When I saw this gorgeous rabbit fabric, I knew it would make a lovely baby quilt. It is sweet without being overly babyish. The stylish choice for all modern babies.
I have used it to make a whole cloth quilt using the same tutorial from Brighton Sewing Centre that I used for a previous quilt. The only change that I made was to cut the main fabric one inch larger on all sides to allow for shrinkage.
I chose the rabbits in a gender neutral aqua however it also comes in an equally pretty peach. The backing is a gorgeous fluffy cloud fabric from the Storybook collection from Moda. Perfect for sweet dreams.
After auditioning lots of fabrics for the binding, I finally settled on this gold spot print which adds just the right amount of colour. As before, I quilted in straight lines by eye whilst taking care to avoid the rabbits.
The final quilt is about 1 metre square and has been washed to give it that lovely antique look. And as it is 100% cotton, it feels cuddly and soft.
If, like me, you have fallen in love with the bunny fabric I have used (part of the Dress Me For The Playground collection by Dear Stella), it is available from Fabric HQ.
Triangles and me; we don’t get on. I have tried but found them just so tricky. My triangle blocks did not come out square and as for matching points – what a nightmare! There had to be a better way.
Thankfully the fabulous Karen Chapman came to my rescue. She has years of quilting experience and claimed that sewing triangles and matching points was as simple as sewing on a line. She promised to reveal all at an introductory workshop on foundation piecing held recently at Fabric HQ. I did not have to think twice before booking a place.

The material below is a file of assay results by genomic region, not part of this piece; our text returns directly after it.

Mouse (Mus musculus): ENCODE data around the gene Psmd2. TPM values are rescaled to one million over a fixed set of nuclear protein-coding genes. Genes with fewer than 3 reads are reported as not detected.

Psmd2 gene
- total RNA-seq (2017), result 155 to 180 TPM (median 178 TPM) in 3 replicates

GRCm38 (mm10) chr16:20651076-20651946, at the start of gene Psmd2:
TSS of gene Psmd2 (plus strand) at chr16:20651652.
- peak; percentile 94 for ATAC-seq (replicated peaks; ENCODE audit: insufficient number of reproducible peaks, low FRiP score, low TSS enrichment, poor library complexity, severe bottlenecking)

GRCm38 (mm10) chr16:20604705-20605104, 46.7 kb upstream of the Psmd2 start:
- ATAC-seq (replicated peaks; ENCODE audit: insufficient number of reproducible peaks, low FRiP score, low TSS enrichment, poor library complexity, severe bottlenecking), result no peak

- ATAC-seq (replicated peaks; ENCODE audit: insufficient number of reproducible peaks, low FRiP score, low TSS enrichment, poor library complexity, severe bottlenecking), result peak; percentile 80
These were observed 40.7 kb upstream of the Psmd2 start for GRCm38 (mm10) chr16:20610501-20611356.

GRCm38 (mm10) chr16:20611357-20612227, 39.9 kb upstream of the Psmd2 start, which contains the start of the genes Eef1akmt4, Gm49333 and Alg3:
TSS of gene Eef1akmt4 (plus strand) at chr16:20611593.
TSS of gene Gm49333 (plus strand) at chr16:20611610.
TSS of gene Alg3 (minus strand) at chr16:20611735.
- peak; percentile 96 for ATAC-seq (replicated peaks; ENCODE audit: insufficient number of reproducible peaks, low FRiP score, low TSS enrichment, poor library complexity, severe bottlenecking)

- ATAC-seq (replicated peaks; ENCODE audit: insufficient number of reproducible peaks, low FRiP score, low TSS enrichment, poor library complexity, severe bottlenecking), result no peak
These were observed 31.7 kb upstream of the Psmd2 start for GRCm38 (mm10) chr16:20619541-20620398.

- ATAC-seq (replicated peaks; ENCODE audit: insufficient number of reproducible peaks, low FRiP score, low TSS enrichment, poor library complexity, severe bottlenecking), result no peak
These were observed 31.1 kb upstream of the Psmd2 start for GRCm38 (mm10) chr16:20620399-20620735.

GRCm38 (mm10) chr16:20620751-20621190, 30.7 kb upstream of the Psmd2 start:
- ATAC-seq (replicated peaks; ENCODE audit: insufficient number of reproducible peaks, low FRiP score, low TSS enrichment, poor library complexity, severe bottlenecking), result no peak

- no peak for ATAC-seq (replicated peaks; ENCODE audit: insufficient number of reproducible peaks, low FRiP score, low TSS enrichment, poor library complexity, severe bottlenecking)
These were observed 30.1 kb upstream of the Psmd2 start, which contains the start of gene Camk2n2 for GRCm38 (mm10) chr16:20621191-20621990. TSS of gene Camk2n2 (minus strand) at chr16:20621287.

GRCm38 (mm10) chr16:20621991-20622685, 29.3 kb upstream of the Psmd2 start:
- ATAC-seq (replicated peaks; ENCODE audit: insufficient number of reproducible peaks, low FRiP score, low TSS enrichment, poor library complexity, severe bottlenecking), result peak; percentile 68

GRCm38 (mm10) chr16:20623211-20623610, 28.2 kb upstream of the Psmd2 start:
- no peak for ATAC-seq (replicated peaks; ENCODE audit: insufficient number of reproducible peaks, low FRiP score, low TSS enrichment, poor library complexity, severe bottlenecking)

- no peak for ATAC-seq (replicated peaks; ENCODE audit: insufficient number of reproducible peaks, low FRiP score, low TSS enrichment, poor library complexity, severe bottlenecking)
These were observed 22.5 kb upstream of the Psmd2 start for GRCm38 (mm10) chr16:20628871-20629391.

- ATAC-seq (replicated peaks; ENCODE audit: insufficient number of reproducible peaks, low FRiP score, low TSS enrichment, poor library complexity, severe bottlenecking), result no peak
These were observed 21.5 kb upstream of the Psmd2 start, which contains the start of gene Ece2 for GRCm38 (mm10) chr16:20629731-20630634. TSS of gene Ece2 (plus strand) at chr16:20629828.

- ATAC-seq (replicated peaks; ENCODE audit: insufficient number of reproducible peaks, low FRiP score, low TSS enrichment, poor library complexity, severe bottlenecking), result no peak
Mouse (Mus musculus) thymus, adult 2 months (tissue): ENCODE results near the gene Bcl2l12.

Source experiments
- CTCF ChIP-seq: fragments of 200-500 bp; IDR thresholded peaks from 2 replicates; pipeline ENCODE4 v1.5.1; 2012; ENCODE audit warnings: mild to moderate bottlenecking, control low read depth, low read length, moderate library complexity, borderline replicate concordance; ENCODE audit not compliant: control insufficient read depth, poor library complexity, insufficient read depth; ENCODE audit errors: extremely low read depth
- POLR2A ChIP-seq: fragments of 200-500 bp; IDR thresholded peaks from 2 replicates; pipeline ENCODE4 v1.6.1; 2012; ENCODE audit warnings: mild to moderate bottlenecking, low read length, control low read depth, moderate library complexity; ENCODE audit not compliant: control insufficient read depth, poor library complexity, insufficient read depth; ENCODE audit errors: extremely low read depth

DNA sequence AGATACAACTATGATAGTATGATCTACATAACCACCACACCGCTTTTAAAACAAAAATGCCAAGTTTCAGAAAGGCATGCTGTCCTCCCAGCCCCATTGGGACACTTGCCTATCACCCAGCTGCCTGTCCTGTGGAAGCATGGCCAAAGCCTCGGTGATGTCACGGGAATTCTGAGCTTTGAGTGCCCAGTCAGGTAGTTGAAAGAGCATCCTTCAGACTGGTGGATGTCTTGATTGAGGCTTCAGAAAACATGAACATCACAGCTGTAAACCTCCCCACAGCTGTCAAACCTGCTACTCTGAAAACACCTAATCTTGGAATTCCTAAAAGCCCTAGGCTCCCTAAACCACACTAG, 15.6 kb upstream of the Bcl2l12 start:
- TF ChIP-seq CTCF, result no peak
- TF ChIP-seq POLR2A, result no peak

So what is foundation piecing? It is a traditional technique where fabrics are sewn together through a foundation material (could be paper or fabric) that has the block pattern printed on it. The fabrics are placed right sides together, pinned to the back of the paper and then you sew along the stitching line with the paper uppermost. Easy peasy!
Above are the materials that I used for the class, (plus an Add a Quarter ruler and an old postcard – not shown). Notice how tiny those inner triangles are? Thank goodness this class was a triangle-cutting-free-zone. Instead we got to work with nice, well-behaved squares and rectangles. Just in case you were wondering, the numbers on the foundation paper indicates the order in which the pieces are sewn together. I neglected to take any photos as I was piecing the block however there are loads of tutorials on the internet if you want to find out more about the process of foundation piecing.
So is foundation piecing all that it claims? Absolutely! Check out the triangles on my finished pincushion and judge for yourself.
Pincushion – foundation piecing
Thanks to Karen I have now overcome my fear of triangles. I can’t wait to use this technique to make stars and other more elaborate quilting blocks over the coming months. Watch this space!